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Greg Prince and Jason Fry
Faith and Fear in Flushing made its debut on Feb. 16, 2005, the brainchild of two longtime friends and lifelong Met fans.

Greg Prince discovered the Mets when he was 6, during the magical summer of 1969. He is a Long Island-based writer, editor and communications consultant. Contact him here.

Jason Fry is a Brooklyn writer whose first memories include his mom leaping up and down cheering for Rusty Staub. Check out his other writing here.

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The View From Vaguely Afar

This year vacation's hardly a vacation, Metwise: LBI's cable system has SNY and the WB, the FAN is audible, and there's high-speed Internet access. Add that up and subtract Braden Looper, and you've got a recipe for the perfect vacation, at least in my book.

And you can't beat a 2:05 start for one's first day at the beach. Broil for long enough to get some color, get smashed around in the surf, dabble with sand castles, come in at the day's halfway point before you go from “some color” to “burned and regretful,” take a leisurely stroll to the deli for a sandwich and a Barq's and whaddya know — there's a ballgame on! If not for the whole having to work/Emily has to work/kid has to go to school thing, a fellow could get used to things down here.

Combine vacation and a whatever-it-was-this-morning-game lead, and today's game seemed more like a classic that one could appreciate than a missed chance to gnash teeth over. El Duque was good, but Roy Oswalt was at least flirting with Destiny. (Oswalt strikes me as one of those guys you dislike if he's on the other team but come to regard as gutty or gritty or some other baseball compliment if he's on your team.)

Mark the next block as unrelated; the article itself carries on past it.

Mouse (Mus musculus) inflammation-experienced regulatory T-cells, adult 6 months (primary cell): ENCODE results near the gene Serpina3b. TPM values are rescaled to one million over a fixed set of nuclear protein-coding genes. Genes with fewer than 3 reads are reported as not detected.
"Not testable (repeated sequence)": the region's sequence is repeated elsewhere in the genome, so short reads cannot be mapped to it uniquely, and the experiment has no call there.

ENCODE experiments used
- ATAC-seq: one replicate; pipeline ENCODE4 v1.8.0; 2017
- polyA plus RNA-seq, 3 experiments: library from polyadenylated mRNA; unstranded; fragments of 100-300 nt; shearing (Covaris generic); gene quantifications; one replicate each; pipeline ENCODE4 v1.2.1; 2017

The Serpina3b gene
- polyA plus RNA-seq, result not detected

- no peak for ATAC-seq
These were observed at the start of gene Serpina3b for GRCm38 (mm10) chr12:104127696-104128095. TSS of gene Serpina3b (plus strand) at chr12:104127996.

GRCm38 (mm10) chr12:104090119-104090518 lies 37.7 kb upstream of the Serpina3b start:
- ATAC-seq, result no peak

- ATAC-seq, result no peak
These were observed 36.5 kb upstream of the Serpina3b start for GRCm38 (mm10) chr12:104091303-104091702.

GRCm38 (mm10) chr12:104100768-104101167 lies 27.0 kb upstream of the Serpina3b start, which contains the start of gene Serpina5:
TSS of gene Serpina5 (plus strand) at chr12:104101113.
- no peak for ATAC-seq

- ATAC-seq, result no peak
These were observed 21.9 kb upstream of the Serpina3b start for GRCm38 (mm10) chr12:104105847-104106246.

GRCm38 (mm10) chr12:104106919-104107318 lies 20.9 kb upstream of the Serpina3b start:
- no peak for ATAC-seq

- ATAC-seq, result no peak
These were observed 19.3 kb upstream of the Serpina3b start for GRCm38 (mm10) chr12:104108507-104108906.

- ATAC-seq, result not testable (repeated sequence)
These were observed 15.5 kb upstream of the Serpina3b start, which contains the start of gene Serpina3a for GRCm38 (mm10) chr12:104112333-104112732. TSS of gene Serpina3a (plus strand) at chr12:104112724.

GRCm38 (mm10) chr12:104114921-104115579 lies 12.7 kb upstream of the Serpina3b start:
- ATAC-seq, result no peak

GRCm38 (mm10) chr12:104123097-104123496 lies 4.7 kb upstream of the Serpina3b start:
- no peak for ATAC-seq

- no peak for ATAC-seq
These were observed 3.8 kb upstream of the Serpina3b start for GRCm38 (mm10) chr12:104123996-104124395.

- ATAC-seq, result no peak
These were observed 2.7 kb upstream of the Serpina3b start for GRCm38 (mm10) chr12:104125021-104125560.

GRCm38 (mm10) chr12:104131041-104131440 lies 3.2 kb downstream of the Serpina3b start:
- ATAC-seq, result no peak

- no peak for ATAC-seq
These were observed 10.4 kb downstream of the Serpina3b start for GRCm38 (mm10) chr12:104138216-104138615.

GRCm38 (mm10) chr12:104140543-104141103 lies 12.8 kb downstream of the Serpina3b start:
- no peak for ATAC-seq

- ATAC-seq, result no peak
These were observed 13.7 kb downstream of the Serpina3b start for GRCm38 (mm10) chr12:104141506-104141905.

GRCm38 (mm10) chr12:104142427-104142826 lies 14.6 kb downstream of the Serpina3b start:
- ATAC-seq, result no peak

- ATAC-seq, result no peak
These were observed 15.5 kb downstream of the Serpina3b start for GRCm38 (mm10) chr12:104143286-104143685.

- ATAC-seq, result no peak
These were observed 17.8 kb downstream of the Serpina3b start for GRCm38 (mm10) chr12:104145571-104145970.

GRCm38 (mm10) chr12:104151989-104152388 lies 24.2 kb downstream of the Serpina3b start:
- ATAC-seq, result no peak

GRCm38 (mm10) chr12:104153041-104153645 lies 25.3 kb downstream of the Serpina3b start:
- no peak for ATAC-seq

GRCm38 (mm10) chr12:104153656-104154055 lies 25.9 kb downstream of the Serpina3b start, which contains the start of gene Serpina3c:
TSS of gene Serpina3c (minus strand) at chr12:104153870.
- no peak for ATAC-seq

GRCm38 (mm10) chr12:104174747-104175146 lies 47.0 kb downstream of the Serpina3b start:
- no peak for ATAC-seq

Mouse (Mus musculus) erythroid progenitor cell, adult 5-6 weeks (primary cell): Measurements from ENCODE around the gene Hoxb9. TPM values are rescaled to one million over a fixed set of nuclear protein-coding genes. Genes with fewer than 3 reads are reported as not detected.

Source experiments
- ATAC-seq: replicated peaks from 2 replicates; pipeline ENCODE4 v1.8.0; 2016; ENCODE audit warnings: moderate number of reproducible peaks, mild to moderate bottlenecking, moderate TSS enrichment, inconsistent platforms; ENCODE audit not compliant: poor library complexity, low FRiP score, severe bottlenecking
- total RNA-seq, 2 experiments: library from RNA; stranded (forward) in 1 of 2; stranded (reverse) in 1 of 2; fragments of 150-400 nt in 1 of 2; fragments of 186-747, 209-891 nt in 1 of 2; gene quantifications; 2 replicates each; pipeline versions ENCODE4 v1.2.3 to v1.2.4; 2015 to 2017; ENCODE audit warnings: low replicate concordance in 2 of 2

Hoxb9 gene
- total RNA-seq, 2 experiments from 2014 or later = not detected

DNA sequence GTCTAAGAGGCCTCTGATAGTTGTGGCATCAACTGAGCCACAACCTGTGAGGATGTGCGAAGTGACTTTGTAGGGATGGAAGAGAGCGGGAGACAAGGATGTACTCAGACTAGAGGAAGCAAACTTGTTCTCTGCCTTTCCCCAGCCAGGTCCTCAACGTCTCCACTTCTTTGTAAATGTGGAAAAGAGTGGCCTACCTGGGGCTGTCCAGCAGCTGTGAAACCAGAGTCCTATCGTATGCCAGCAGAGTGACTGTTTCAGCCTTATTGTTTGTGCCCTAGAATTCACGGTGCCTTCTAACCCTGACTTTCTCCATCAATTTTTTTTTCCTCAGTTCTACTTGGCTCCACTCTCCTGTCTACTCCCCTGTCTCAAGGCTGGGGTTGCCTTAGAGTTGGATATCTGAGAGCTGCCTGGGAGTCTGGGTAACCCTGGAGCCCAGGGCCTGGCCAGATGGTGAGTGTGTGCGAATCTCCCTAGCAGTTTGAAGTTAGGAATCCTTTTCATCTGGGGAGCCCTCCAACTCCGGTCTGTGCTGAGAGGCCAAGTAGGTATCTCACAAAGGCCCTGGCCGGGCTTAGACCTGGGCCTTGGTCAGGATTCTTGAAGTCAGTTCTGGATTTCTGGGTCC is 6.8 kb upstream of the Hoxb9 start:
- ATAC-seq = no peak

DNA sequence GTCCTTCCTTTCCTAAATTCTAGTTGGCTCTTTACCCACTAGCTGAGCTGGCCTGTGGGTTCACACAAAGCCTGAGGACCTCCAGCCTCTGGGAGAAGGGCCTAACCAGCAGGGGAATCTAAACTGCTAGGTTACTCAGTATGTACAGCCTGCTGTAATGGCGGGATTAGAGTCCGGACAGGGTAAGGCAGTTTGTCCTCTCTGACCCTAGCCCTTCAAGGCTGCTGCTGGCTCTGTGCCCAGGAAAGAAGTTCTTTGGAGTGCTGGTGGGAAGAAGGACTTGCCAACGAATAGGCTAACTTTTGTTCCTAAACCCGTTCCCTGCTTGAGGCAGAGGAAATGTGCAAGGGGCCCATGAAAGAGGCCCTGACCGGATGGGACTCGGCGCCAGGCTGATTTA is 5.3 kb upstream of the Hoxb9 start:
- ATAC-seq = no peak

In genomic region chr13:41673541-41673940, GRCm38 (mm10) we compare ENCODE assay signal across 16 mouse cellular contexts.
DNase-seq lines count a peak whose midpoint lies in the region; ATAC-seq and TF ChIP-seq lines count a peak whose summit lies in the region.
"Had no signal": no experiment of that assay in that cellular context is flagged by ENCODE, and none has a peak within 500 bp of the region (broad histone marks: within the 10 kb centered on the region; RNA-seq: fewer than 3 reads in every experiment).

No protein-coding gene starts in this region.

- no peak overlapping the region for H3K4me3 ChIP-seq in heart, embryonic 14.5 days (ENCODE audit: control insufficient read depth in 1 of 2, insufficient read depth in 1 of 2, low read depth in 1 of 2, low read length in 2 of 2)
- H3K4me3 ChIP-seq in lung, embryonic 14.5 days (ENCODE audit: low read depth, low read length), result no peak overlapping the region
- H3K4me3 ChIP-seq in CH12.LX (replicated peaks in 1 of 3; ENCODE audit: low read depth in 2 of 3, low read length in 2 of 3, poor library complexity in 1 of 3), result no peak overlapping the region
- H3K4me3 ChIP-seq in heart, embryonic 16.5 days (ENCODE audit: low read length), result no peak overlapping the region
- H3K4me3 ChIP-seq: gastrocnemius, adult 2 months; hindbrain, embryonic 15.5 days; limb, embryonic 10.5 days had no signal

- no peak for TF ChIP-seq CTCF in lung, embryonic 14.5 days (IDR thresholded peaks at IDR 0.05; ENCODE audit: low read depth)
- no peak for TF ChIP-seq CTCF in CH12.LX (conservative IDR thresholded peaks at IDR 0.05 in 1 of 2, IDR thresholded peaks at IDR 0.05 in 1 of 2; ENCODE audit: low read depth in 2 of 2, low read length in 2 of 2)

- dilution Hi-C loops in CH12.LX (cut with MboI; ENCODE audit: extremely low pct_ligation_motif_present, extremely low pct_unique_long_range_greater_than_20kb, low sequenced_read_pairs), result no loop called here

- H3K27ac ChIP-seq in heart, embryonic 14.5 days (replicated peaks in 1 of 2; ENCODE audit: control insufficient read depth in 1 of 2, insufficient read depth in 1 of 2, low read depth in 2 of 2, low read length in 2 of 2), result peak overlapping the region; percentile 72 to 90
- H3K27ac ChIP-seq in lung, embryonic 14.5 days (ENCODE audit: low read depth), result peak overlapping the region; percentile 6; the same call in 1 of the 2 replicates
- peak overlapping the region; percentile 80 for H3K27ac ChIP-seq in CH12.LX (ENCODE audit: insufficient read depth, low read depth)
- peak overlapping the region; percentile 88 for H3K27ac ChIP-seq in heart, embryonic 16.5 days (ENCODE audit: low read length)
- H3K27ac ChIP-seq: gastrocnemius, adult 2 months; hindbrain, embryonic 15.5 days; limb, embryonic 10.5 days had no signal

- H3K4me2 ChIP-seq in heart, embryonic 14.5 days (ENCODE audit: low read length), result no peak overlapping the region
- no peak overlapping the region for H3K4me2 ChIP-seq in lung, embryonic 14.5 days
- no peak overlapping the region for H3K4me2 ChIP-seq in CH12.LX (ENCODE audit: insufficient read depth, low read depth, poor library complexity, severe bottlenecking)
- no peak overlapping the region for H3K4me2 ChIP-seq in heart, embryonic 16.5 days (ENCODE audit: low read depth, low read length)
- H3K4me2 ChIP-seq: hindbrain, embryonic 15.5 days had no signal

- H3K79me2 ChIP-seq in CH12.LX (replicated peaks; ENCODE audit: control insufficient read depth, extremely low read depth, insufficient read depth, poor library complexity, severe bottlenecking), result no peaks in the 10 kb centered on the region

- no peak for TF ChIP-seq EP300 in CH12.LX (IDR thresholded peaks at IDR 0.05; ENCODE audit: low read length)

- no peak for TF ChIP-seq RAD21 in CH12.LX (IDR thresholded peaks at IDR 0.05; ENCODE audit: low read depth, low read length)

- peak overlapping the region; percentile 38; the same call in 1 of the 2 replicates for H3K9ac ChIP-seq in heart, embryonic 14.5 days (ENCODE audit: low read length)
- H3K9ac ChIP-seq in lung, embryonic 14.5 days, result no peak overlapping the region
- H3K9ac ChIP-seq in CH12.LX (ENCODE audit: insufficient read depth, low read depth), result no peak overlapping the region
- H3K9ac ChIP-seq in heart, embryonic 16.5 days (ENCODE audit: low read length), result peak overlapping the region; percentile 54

The whole game read like one of those improbable wins the '69 Mets achieved (I'm thinking in particular of Steve Carlton striking out 19 but losing on two Swoboda HRs), typified by that sixth-inning rally: Flyout, walk, walk, HBP, perfect suicide squeeze, intentional walk, groundout that should have been an infield hit. Not only did the Astros win despite getting one-hit, that lone hit (Aubrey Huff, leading off the second) had nothing to do with the scoring. Conjuring a run without a hit is tough enough; try doing it twice.

At the end, when Cliff had almost had a single and Delgado had a cosmetic home run and Green almost had a single, Joshua was aghast that we'd lost and began to cry. I explained that you couldn't win every day, and he countered by saying, “But I want them to win the game every day.” Sensible enough, and led me into a soliloquy about how it wouldn't be fun if you always knew you'd win and the Astros have fans and just think how happy they are and sometimes you just have to appreciate a really good game and other associated bullshit.

What the heck. When your magic number's hurtling toward the single digits before Labor Day, you can afford to be magnanimous.

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